I was shocked at how crappy the London Dungeon was. This attraction makes it into every London guidebook. I don’t know why. There was a huge line for it. Luckily, since I went in a group we skipped it. I have a quick story about this place though. The employees at the dungeon are in character the whole time. They sometimes sort of break character to talk to someone directly in the audience. When we were led to a room in the dungeon, which was set up as a court room, some people from the audience were “forced” to take the stand. The guy playing judge would ask, “What country are you from?” “Why are you in the UK?” He would then read to them the court’s charge against them. He would then follow the charge up with a verdict. Well, there was a German up there first, and then a Brit, and then a third took the stand.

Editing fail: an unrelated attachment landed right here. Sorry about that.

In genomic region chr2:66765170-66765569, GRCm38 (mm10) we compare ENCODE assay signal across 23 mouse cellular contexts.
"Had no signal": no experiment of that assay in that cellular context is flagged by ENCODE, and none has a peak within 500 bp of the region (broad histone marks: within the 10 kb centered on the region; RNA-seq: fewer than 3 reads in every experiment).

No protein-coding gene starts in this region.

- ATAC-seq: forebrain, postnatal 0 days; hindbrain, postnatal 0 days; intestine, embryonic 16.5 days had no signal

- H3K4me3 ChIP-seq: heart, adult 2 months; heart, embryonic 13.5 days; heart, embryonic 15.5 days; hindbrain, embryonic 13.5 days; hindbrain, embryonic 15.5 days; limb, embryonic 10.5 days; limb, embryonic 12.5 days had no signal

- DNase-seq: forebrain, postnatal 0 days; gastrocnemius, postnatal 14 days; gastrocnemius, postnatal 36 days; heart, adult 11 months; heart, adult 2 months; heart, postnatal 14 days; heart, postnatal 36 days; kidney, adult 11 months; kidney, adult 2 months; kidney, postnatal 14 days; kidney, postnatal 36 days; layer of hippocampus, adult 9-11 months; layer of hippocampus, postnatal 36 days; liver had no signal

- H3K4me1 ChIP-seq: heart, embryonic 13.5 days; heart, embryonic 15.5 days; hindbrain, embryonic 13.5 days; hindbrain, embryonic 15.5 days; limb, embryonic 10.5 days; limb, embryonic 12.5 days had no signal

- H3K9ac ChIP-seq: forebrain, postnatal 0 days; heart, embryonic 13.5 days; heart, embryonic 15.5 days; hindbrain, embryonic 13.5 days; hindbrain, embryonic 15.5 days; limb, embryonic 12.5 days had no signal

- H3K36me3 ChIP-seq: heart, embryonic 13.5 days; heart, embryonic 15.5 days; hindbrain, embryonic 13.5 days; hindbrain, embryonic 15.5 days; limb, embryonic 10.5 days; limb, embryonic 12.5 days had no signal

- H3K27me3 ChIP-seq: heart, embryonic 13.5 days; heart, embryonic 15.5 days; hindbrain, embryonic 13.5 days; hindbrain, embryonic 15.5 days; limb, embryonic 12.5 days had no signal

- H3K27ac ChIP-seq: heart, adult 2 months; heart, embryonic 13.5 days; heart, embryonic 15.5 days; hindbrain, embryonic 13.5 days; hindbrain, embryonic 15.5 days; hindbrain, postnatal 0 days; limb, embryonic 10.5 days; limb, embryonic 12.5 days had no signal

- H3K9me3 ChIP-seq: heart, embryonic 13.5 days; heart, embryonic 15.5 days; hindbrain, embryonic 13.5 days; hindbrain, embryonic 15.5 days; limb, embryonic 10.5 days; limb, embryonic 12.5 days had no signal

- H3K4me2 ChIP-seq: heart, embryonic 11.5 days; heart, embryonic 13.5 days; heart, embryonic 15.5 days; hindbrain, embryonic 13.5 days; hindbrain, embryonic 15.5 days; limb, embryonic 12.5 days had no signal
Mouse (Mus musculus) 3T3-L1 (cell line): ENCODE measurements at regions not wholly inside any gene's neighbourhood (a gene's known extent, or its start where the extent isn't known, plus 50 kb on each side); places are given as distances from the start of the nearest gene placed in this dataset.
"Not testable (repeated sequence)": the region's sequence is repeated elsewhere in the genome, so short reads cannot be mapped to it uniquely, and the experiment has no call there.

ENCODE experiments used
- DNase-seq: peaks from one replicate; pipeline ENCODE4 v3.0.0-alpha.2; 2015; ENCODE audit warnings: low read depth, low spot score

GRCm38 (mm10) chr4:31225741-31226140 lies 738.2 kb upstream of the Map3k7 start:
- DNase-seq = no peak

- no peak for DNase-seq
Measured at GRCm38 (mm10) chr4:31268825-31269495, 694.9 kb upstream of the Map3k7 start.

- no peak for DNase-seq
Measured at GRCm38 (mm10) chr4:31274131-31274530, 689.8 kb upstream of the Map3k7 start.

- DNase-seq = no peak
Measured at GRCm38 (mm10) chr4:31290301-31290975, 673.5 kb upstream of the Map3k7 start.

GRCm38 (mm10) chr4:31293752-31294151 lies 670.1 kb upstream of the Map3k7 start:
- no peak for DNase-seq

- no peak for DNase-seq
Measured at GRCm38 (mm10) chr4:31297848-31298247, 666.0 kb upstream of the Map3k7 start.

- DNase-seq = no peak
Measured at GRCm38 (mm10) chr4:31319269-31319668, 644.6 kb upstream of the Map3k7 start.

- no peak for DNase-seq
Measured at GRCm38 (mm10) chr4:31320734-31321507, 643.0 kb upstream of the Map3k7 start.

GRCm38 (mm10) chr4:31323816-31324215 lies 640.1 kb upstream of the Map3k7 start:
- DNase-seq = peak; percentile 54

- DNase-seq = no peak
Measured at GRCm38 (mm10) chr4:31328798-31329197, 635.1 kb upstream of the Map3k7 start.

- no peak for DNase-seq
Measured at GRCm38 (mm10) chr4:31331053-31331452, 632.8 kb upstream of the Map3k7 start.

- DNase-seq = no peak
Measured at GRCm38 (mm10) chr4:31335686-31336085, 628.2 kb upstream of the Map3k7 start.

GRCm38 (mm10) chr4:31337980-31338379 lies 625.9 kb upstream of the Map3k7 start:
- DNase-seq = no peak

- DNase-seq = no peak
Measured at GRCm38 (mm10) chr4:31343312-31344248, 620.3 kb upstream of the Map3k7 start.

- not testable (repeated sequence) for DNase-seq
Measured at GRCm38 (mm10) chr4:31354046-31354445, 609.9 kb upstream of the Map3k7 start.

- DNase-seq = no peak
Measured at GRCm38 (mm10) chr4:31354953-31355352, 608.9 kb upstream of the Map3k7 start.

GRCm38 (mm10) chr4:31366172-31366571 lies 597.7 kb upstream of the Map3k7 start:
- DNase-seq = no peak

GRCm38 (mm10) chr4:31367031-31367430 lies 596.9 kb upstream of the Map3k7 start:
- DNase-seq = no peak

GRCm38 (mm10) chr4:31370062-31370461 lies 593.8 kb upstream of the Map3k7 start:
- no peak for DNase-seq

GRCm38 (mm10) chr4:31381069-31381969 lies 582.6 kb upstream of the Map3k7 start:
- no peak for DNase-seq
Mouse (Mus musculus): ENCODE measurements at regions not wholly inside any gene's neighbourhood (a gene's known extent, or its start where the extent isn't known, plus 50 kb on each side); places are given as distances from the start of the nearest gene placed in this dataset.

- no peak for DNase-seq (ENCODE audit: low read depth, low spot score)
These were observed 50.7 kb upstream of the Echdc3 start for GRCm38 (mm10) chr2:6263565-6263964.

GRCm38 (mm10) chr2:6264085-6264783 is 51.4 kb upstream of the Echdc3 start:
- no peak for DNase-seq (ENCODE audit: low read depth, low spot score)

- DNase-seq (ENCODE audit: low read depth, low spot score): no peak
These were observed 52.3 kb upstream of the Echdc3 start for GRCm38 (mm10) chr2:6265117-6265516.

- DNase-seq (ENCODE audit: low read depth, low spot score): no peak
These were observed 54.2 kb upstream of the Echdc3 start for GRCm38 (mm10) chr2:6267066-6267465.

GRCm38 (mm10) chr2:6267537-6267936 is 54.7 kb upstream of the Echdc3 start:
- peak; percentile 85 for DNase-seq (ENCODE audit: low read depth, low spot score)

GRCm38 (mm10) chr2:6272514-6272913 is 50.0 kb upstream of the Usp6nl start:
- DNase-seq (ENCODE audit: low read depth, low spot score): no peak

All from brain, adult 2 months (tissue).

“And where are you from?” The judge asked.
“The US.”
“GUILTY as charged.” It was great.

The organ at St. Paul’s has over 7,000 pipes. I was a regular on Sunday evenings. Later on in the semester they started seating guests in the choir stalls for the recitals. The organ is right above the choir stalls so you got an earful. If you ever are in London on a Sunday evening, do it.

The Imperial War Museum and nearly all museums and galleries in London have no admission price. Patrons are encouraged to donate, but everything is free. There used to be a charge for most of them. London dropped the entry fees and attendance doubled. If that is what it takes to get the masses to art, exhibits, and museums, I am all for this policy being brought to the US.

The Chinese New Year parade had a bunch of white girls in it. It was weird.

Bob led a lot of tours throughout the semester. You didn’t have to go on them. You didn’t have to go on any of the daytrips either, but I went on all of them. The man is a genius. I am convinced he knows absolutely everything about London and most there is to know about the surrounding countryside. Stud.